Part Twenty Six

You Will Find Your Way

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Part Twenty Six of You Will Find Your Way
After a long two days, Dallas drowns out her musings with wine.

“That is a lot of alcohol.”

Dallas looks at Giselle over the rim of her oversized wineglass—one from the set they bought off Amazon when they were both, yes, very drunk and stargazing out in Blythe—stares as she drinks and drinks and drinks.

When the glass finally empties, Dallas swipes the back of her hand over her mouth, “Can we figure out a way to go back in time so the last two days never happened?”

“Unfortunately my expertise does not lend itself to advancements in that area,” Giselle flops on the couch next to Dallas, grabs an open bottle from the sea of many open bottles that are clustered in a haphazard circle in the middle of the coffee table, doesn’t bother searching for a glass as she takes a sip. “On the positive side, you know his name now.”

Oh yes,” Dallas feigns enthusiasm. “That is absolutely the best outcome of today’s mess. Of all the mysteries and questions and the fact that I still can’t feel my toes, at the very least I know the name of the man I picked up at a seedy college bar. And he dated my big. Whoever the hell my big was. I only vaguely remember anything about the so-called sorority life I wanted to spend my four years of college living.”

Giselle looks at Dallas, huffs, “Would you prefer that I tell you your life sucks and then hand you more wine?”

“Yes.”

Surveying the impressive selection, Giselle plucks a bottle from the middle at random and thrusts it in Dallas’ face. She takes it in one hand, grabs the remote with the other.

Between the two of them, the television doesn’t get much use, except for the cycle of pictures from Getty Images on the ChromeCast input, and for about a second and a half Dallas lands on TMZ’s live show.

She winces, drinks more.

TMZ.

They would definitely care about a college student that was used as a human sacrifice and accidentally spent over a hundred years waiting to catch up with time.

Dallas presses the Channel Up button so hard the television skips, skips, skips until she settles on one of the many criminal dramas marathoning on USA. She settles deeper into the cushions and brings the bottle back to her lips and drinks until she feels the burn of Giselle’s eyes on her, drops it back to her lap, “What?”

“What do you mean, what?”

“I’ve had a shitty day, so can you come out with it?”

They both go quiet for a while before Giselle huffs again, gets up and snatches another bottle, takes a long drink, “What do we do now?”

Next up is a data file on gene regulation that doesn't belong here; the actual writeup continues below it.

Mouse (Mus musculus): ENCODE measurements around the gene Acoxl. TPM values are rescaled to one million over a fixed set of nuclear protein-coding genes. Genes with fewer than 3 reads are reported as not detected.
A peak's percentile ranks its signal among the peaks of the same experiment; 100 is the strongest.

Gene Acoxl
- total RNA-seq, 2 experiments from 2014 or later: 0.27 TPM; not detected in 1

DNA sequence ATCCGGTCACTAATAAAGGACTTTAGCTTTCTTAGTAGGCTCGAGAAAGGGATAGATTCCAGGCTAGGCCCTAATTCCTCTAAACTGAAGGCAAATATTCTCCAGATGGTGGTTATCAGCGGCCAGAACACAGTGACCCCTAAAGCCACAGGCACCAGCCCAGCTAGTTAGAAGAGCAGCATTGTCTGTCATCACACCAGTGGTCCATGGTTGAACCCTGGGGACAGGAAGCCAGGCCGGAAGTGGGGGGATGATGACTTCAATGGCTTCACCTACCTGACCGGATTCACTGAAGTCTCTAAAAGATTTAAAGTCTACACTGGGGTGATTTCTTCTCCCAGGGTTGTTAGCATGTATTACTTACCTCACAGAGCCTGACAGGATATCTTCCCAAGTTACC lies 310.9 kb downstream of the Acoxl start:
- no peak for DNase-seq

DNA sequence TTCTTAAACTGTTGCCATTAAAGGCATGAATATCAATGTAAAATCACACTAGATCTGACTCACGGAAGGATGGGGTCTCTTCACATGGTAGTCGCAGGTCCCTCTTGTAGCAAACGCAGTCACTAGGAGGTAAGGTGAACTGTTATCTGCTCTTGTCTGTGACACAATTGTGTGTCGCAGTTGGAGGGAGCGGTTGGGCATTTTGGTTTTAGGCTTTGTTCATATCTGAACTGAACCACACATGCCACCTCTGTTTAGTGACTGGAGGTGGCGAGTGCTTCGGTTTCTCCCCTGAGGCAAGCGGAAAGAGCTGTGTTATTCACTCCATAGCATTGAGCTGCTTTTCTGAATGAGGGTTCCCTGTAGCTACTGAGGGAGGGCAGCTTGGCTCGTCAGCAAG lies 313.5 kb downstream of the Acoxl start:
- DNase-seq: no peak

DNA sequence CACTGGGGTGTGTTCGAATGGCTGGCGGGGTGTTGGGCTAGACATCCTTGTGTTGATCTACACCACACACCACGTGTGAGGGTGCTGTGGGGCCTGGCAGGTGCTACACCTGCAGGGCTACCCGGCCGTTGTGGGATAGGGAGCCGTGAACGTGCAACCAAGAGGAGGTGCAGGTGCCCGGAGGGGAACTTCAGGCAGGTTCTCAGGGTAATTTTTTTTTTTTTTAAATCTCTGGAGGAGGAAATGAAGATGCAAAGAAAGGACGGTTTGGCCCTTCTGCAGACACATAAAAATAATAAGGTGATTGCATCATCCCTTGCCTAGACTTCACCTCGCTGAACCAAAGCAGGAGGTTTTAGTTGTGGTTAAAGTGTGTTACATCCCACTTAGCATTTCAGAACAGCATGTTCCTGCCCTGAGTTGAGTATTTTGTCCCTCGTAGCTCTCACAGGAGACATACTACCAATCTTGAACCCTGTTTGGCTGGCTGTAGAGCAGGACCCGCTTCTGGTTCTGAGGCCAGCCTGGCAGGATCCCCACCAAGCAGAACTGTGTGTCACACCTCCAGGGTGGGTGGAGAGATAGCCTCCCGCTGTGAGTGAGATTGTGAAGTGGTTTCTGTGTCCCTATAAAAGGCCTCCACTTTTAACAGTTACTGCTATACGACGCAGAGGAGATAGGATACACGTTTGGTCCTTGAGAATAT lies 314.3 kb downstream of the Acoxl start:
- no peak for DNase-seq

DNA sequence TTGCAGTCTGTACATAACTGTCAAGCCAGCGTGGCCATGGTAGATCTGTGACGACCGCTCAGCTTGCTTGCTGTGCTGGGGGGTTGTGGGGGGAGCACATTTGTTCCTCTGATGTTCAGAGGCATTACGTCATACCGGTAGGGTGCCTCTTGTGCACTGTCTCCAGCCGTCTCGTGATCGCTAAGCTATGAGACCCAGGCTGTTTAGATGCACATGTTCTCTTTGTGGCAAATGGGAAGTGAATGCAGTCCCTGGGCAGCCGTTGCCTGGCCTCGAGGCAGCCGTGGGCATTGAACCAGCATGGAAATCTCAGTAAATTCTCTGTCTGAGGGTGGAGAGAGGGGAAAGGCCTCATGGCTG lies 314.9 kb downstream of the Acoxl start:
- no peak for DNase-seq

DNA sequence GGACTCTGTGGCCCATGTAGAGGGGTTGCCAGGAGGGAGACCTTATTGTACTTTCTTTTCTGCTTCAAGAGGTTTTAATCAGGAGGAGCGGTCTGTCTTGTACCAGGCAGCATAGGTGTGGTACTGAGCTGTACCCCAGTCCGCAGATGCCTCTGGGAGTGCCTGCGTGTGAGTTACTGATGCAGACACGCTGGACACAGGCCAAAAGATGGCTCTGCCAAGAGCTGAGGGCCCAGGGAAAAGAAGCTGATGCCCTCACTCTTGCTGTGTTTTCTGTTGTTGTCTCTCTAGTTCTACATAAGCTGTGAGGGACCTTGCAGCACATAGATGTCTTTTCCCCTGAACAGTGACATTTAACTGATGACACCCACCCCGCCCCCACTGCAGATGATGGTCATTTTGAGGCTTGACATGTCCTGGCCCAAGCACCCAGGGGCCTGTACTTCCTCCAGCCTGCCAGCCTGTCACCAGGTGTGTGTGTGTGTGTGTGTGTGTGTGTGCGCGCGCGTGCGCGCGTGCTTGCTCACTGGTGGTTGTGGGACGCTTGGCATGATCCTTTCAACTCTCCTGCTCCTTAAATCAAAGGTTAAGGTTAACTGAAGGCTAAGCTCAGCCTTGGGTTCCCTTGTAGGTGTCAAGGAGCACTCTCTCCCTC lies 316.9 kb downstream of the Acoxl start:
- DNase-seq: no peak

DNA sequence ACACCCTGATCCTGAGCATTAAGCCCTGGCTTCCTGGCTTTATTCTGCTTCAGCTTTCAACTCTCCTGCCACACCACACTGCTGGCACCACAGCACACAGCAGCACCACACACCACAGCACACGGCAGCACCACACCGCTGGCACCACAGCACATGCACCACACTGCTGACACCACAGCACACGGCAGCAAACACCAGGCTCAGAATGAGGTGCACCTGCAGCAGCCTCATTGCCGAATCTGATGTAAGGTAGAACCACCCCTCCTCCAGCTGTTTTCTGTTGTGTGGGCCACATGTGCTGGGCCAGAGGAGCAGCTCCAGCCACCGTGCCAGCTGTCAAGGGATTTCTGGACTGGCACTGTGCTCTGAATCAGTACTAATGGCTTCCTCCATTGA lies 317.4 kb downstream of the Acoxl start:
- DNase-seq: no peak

Dallas snorts, “Hell if I know.”

Unfortunately, the drama playing out on TV is running as part of a marathon and Dallas has seen them all about a hundred times before—both first-run and re-runs. She lets out a displeased mumble when they show cuts to commercial during the middle of a pivotal cliffhanger, but instead of reaching for the remote, Dallas’ left hand drifts across her body, where she digs her fingers into the skin below her shoulder.

By the time Giselle notices, she’s deep into her second bottle, and when she flaps her hand at Dallas, she ends up smacking her in the cheek, “Stop that.”

Wrinkling her nose, Dallas does as asked, but instead of wrapping her fingers around the bottle like she wanted to, they end up around the leather cord around her neck. She rolls it over and over between her fingers as a buzz settles into her skin.

“Don’t do the thing, I hate your arm.”

“It’s not really my arm.”

“It’s attached to you and listens to your brain when you want to operate it, it’s your arm,” Giselle almost slurs. “And it’s gross.”

Dallas whines, “I know.”

But her fingers slip against the knot until it unravels, and Giselle gags.

Oh the positive side,” Dallas mocks and gazes down to the interconnected bones on her palm. “You’re not sitting next to it.”

She peers closer to the carvings in the bones, at the way the insides of the furrows are dark like they’re crusted with dirt. There’s no pattern to the markings, whatever the symbols and things that might look like letters are supposed to mean, and Dallas curls her fingers into a fist.

“I am going to be sick,” Giselle groans. “Put it away, would you please?”

Before she can, someone pounds on the front door.

Quiggle!” They hear. “I know you’re home! Open up!

Dallas looks at Giselle.

Giselle looks at Dallas.

“Crap.”

You Will Find Your Way continues with Part Twenty Six 

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Author: TheFakeRedhead

A life-long college sports fan and forever bitter about the country's east coast biases, Kathryn, the Fake Redhead, graduated from the University of Arizona with a BA in Creative Writing, emphasis in poetry because she felt the fiction studies emphasis was too pretentious. She is currently helping other writers hone their craft while she pursues her dreams of becoming a published novelist.

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